Metrolinx issues notice to cut down trees at Osgoode Hall for Ontario Line

Community group members vow to "chain themselves to the trees" should Metrolinx move ahead with plans for an Ontario Line station entrance at Osgoode Hall. Mark McAllister reports on the timeline for work and the calls to stop it from happening.

As work continues ahead of major construction beginning on the Ontario Line, concerns about the potential removal of mature trees and heritage fencing at a downtown Toronto station site are once again at the forefront.

According to a statement issued by staff with the Law Society of Ontario, Metrolinx — the provincial transportation agency overseeing the consortium building the 15-stop, 16-kilometre subway line — advised tree clearing at Osgoode Hall will begin on Dec. 5 or possibly sooner.

“Metrolinx has indicated that it plans to remove five trees on the property, which would cause irreversible damage to the grounds and the historic urban forest – all of which have been carefully preserved in the heart of the city for more than 200 years,” the statement said.

“The Law Society is committed to working collaboratively with all levels of government to help balance the complex needs of Toronto and the region while ensuring the care and preservation of this important landmark. We are also committed to fulfilling our responsibility as stewards of the historic Osgoode Hall and its grounds.”

In May, plans were revealed to build a station entrance at the northeast corner of University Avenue and Queen Street West where the mature trees currently fill the space. The grounds and the heritage fencing in place date back to the time of confederation in 1867.

The move to build the station at that particular location prompted blowback from community members.

Don Young, a spokesperson with the Grange Community Association, said it would be “ridiculous” to damage the historical site.

“If they go ahead with taking down the trees, there are people in the community that are willing to chain themselves to the trees. But I hope it doesn’t go that far,” he told CityNews on Tuesday.

An alternative put forward would see the station entrance located on part of University Avenue instead.

RELATED: Community groups propose new vision for Osgoode Station, pan Metrolinx plan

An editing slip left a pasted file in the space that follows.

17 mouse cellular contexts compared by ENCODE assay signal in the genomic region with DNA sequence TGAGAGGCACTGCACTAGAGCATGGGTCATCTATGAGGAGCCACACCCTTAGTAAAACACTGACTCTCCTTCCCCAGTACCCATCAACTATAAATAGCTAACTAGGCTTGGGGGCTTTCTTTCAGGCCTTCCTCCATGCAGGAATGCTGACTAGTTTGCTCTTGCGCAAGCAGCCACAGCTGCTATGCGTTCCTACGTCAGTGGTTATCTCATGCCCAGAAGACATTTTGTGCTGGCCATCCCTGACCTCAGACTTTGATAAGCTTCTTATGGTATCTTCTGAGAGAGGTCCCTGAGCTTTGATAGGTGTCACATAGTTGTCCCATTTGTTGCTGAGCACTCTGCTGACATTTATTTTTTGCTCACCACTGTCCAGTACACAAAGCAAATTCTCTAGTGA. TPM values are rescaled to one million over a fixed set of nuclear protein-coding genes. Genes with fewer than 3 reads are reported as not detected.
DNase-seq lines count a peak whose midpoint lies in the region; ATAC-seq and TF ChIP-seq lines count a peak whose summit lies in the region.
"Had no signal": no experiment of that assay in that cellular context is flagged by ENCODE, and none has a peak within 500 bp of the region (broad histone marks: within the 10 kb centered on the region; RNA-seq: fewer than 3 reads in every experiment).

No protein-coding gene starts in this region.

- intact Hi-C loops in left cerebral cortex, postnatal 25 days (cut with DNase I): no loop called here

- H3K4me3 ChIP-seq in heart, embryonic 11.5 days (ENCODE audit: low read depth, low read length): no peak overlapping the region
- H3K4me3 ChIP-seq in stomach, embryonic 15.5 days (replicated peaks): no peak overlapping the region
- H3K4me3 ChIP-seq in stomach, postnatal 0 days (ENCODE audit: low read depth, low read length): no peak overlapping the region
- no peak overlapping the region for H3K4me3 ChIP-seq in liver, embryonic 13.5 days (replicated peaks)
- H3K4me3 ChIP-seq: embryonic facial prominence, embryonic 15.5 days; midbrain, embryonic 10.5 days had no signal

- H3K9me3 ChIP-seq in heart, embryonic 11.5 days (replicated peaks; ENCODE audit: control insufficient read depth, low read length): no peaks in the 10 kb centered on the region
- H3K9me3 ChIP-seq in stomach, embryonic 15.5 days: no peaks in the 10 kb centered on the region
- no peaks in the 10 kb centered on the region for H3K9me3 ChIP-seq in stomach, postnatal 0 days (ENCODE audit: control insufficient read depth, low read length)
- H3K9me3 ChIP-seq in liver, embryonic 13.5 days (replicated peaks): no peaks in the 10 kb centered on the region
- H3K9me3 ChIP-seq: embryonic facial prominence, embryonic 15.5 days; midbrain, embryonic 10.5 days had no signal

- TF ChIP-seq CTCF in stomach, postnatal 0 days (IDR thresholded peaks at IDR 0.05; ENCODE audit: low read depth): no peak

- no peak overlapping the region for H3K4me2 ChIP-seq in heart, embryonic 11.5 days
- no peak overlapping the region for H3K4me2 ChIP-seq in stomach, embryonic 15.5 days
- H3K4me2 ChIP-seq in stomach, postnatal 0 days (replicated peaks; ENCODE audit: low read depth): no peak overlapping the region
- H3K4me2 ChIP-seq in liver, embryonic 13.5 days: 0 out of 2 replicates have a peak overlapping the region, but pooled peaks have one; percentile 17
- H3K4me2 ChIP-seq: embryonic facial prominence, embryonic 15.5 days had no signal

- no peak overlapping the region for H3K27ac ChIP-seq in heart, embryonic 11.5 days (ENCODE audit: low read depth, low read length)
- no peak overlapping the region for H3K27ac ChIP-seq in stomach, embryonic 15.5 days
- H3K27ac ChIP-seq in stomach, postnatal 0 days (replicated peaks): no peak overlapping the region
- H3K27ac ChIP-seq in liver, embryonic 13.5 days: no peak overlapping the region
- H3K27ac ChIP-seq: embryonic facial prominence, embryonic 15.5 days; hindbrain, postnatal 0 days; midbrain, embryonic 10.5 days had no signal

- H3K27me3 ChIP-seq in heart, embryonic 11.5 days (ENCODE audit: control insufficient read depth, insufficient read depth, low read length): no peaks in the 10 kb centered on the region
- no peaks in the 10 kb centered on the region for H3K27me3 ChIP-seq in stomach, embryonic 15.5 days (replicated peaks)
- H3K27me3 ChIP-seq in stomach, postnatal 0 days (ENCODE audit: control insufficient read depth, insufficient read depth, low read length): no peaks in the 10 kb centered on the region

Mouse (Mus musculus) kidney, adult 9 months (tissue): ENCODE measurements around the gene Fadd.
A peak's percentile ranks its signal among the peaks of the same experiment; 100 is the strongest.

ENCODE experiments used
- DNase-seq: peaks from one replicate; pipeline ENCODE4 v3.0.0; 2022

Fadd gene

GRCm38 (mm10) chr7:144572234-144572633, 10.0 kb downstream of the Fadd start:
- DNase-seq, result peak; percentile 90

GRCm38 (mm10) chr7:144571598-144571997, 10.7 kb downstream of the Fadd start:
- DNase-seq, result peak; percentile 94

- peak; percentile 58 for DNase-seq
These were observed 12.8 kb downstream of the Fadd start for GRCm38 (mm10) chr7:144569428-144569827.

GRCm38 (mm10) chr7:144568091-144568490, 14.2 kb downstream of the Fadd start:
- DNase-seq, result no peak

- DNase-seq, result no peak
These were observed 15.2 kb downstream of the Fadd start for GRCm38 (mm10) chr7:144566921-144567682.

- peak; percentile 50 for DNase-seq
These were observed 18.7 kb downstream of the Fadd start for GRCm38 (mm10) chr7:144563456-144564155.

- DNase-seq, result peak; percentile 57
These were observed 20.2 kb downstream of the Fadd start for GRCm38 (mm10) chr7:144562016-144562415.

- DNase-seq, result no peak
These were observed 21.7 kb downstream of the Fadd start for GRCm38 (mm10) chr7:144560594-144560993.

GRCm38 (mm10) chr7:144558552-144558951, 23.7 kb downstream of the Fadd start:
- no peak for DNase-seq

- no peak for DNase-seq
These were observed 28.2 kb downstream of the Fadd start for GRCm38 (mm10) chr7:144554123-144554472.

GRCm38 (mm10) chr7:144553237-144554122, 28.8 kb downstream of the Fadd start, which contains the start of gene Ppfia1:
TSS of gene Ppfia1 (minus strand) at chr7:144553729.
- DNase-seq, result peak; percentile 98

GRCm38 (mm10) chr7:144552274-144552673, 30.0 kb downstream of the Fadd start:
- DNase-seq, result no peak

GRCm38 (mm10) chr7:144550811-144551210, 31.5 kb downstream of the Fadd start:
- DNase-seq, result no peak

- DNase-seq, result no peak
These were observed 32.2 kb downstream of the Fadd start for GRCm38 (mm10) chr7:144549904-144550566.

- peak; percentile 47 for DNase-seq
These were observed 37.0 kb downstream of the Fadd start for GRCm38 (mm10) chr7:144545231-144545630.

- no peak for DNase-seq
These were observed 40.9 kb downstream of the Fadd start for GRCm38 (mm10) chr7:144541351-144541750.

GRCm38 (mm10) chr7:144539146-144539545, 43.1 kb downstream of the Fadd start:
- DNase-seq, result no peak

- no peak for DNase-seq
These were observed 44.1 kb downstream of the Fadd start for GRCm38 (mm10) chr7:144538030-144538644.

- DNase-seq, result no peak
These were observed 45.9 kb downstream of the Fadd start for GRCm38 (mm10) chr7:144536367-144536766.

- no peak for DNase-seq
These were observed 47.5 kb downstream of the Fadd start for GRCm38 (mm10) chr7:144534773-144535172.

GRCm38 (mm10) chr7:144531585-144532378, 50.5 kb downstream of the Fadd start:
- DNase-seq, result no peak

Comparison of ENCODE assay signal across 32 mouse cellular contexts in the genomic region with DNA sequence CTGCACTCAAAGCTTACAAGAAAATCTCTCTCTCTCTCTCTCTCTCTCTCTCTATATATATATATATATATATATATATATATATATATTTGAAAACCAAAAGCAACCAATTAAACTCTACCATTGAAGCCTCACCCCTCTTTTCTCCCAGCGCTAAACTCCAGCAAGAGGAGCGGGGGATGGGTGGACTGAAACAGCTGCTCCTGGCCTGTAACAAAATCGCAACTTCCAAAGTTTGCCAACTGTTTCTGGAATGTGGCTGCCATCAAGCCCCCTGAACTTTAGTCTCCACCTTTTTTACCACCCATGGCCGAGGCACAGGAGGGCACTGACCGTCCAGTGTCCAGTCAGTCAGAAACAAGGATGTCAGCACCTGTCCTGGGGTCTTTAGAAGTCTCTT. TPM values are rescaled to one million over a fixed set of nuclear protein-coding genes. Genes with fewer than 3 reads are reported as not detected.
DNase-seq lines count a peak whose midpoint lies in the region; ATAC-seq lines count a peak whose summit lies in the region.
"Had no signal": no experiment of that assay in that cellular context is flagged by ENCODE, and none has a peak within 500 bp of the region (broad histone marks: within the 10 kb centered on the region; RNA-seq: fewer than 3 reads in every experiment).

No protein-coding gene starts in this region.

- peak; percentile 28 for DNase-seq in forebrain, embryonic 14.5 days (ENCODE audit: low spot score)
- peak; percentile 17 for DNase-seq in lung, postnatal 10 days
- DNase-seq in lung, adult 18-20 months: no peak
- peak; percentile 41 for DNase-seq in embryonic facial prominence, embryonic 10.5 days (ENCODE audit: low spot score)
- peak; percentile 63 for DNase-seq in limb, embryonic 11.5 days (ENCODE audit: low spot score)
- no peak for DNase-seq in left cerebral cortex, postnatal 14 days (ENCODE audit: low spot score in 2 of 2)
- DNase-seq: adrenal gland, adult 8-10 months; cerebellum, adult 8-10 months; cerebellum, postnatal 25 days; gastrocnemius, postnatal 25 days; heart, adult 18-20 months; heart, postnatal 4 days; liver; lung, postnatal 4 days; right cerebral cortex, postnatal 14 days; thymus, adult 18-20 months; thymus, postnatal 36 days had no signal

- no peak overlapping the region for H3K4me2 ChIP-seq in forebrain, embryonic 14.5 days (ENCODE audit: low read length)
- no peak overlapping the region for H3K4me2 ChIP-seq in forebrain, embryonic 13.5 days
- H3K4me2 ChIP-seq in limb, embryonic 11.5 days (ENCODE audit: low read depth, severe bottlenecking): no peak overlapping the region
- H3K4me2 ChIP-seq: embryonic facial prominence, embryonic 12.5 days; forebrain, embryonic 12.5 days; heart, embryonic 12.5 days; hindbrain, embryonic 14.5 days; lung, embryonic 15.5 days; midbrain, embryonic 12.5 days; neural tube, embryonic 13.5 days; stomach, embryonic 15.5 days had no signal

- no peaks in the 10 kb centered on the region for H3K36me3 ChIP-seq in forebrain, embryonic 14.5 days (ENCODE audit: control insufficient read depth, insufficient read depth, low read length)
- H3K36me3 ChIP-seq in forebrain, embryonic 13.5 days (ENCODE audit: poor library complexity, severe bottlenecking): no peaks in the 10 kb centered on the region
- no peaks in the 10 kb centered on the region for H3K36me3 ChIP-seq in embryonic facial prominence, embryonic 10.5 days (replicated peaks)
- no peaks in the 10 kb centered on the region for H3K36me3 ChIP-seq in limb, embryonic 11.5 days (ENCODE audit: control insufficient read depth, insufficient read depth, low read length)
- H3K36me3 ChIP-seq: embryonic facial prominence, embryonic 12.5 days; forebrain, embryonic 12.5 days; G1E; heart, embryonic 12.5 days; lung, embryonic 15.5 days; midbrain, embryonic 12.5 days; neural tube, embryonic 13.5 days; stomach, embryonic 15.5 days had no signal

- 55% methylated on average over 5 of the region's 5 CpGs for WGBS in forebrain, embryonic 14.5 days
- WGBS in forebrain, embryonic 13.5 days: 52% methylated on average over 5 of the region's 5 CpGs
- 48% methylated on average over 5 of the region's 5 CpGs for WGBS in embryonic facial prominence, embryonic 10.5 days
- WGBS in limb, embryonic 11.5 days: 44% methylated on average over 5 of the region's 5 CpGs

“The easiest way from the beginning for Metrolinx was to dig up the Osgoode Garden and put all of their escalators and elevators and everything else there, which would mean that you would never have mature trees in a large part of that garden again,” Liz Driver, the director of the Campbell House Museum, told CityNews.

“Expand the pedestrian area to the west of the Osgoode fence, which is a bonus for everybody and use that as an area to adapt the Metrolinx infrastructure so it can fit within this area.”

An independent review of the proposal was put in place by the City of Toronto, a move that Metrolinx seemingly backed. It’s slated to be presented to Toronto city council in the first part of 2023.

At its June 15 meeting, Toronto council approved a series of zoning changes for properties along the Ontario Line route. Included in the report were directions for the Osgoode station site.

In addition to conveying council’s “significant concerns” about the Osgoode Hall lands, the body directed city staff to meet with Metrolinx about an alternative location put forward by community members in order to “avoid impacts on built and cultural heritage and the loss of publicly accessible greenspace and mature trees on the Osgoode Hall grounds.”

Newly elected Ward 10 Spadina–Fort York Coun. Ausma Malik said she wrote to Metrolinx asking the agency to hold off on removal until the agency and city council can look at that review.

“In our downtown communities, we need transit and we need greenspaces and I strongly believe that we can build transit and protect to our greenspaces,” she said.

A City of Toronto spokesperson told CityNews on Tuesday the municipality hasn’t issued permits to remove trees on the Osgoode Hall property, but in August permission was given to take out smaller trees on the right-of-way and median in order to relocate utilities ahead of construction.

“The City recognizes both the vital need for transit expansion while balancing the needs of the local community and preserving the environment and heritage value,” the spokesperson wrote.

They said the independent review is due to be submitted to the City by the end of 2022.

RELATED: Thorncliffe Park members angry over plan for Ontario Line train facility in neighbourhood

A statement issued by a spokesperson for Mayor John Tory’s office said they are waiting for the results of that review, adding they want to see it released publicly and before construction work occurs.

“The mayor has met with Metrolinx about Osgoode Hall after publicly raising concerns with their plans earlier this year and we will be following up again in the days ahead,” the statement said.

“Mayor Tory has a mandate from voters to get transit built, including the Ontario Line, but he will be advocating throughout this process for Metrolinx to be respectful of the communities around these projects.”

CityNews contacted Metrolinx on Monday to ask about the notice to cut the trees. Staff with the agency sent a statement after the story aired on CityNews. It said plans for the area are “still being confirmed and discussed with partners” and once confirmed staff “will share them with the community.”

The statement said the Law Society of Ontario is among the entities being communicated with. It added a public meeting will be held “in the coming weeks” to share updates on Osgoode station.

Officials said an archaeology assessment on the property will see five trees removed.

Meanwhile, Dec. 5 remains a tentative start date for work at the site.

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